Remember the 1 hour rule. If you take 5 minutes between every 50 minute segment of studying, it will help you stay fresh and your brain more receptive to learning. Get up and move around, get something to drink or eat, stretch, check your messages and then go back to concentrated study for another 50 minutes. Give yourself time for breaks and those other activities which are important to you.
In addition to your scheduled study times, use waiting time (5 minutes waiting for the bus, 20 minutes waiting at the doctor’s office, 10 minutes waiting for your roommate, etc.). Waiting time adds up and contributes to your overall learning. Flash cards or memory lists are easy to bring out for these brief study periods.
Turn off your cell phone, iPod, radio, or TV during scheduled study times to reduce distractions which inhibit your learning. Keep a notebook or tablet handy in which to write down any distracting thoughts. That way you won’t stop to resolve the distracting thought or pull your attention away from studying by worrying whether or not you will forget that thought.
Depending on the content, make and use flash cards, memory lists, mnemonic lists, etc. These can be reviewed during short breaks for weeks ahead of the exam.
Make room for meals and sleep. Both your body and your brain need these fuels to maximize your ability to learn.
Form a study group and meet together to review content and quiz each other.
During your last study session before the test, make a one‐page study guide/plan with important information for the test. Review it just before the test to refresh your memory and give you a head start on the exam.
Don’t plan on cramming everything into the night before the exam. If you have consistently used the Study Cycle, you won’t need to. And, in the long run, cramming only provides you with sketchy, short‐term learning at best. So, you’ll have to do this all over again for the final or, in the case of prerequisite courses, for the next course.
Study Tools for Success
|Study Tool||Preparation Strategy||Review Strategy|
|Highlighting||Re‐mark text and star unknown(s)||Recite main points out loud|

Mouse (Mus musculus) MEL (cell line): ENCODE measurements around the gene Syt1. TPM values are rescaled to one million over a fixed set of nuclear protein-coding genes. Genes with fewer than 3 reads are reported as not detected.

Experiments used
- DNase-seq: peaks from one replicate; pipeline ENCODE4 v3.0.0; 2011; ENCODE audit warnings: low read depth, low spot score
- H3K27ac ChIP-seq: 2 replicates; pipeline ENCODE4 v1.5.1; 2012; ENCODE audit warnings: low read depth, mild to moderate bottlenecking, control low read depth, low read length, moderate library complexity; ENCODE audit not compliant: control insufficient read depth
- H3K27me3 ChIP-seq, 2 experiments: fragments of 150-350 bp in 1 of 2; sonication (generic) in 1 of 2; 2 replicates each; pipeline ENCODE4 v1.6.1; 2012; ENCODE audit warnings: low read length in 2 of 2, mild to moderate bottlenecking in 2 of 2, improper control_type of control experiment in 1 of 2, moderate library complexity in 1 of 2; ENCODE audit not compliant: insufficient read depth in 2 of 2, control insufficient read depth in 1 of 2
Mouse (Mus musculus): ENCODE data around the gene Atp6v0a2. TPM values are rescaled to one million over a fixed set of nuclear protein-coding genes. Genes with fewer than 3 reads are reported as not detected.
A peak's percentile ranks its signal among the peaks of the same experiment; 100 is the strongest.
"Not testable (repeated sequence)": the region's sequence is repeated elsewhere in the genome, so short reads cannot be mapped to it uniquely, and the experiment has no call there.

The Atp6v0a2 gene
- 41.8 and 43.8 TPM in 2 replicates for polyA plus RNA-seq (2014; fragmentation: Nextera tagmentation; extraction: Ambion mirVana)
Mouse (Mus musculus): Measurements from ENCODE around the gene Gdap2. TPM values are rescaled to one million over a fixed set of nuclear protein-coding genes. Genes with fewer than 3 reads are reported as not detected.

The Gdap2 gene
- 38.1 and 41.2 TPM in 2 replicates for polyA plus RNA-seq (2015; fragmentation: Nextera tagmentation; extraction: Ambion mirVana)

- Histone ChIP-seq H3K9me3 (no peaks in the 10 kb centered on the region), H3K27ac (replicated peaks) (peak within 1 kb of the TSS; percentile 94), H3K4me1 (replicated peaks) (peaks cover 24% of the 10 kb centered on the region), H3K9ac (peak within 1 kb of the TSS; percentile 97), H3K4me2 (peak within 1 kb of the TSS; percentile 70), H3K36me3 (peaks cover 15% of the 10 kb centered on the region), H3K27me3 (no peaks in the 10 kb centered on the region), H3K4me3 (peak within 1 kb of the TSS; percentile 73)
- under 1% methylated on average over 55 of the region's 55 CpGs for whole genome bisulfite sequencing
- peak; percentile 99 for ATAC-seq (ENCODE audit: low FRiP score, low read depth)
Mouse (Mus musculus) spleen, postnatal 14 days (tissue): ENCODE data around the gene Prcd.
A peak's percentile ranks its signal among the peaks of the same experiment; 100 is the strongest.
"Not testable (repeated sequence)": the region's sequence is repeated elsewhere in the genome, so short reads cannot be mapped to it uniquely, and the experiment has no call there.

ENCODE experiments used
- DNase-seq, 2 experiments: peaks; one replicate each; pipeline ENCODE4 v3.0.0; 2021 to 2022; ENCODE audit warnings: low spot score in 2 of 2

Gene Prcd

|Text notes||Recite information, identifying connections between ideas from headings and/or recall columns.||I listen to information carefully and remember what I have been told.|
|Predicted questions in the margin||Predict test questions and underline the answers.||Recite the answers out loud.|
|Concept maps||Design * draw maps for connected information.||Sketch charts from memory.|
|Charts||Create charts with connected information.||Sketch charts from memory.|
|Geographic maps||Prepare a copy of your map without the answers to be used as a self-test.||Recite and/or write the answers to your map. Check your answers against the original.|
|Study sheets||Dig through the text and your lecture notes to select, condense, * organize material under main topics||Recite the material or write it out.|
|Chapter questions||Write out the answers.||Recite answers to the questions.|
|Flash cards||Select information and write your cards.||Recite out loud or write them down. Shuffle your cards * retest. Test in reverse. Retest items you missed.|
|Study groups||Prepare materials as agreed to by the group.||Explain your material to the group * take notes on others’ explanations. Discuss.|
|Self-test||Select information and construct your version of the test.||Test and re-test (written or recited out loud).|
|Predict essay questions||Predict specific essay questions. Plan and prepare your answers.||Practice reciting main points and writing the answers.|
|List of topics most likely to appear on the test||Determine content and write out your lists.||Recite the list out loud. Write out items with which you have trouble remembering.|
Study tools adapted from Van Blerkom, D. L. (2007). Orientation to College Learning, 6th Edition, (p. 237). Boston, MA: Wadsworth Cengage Learning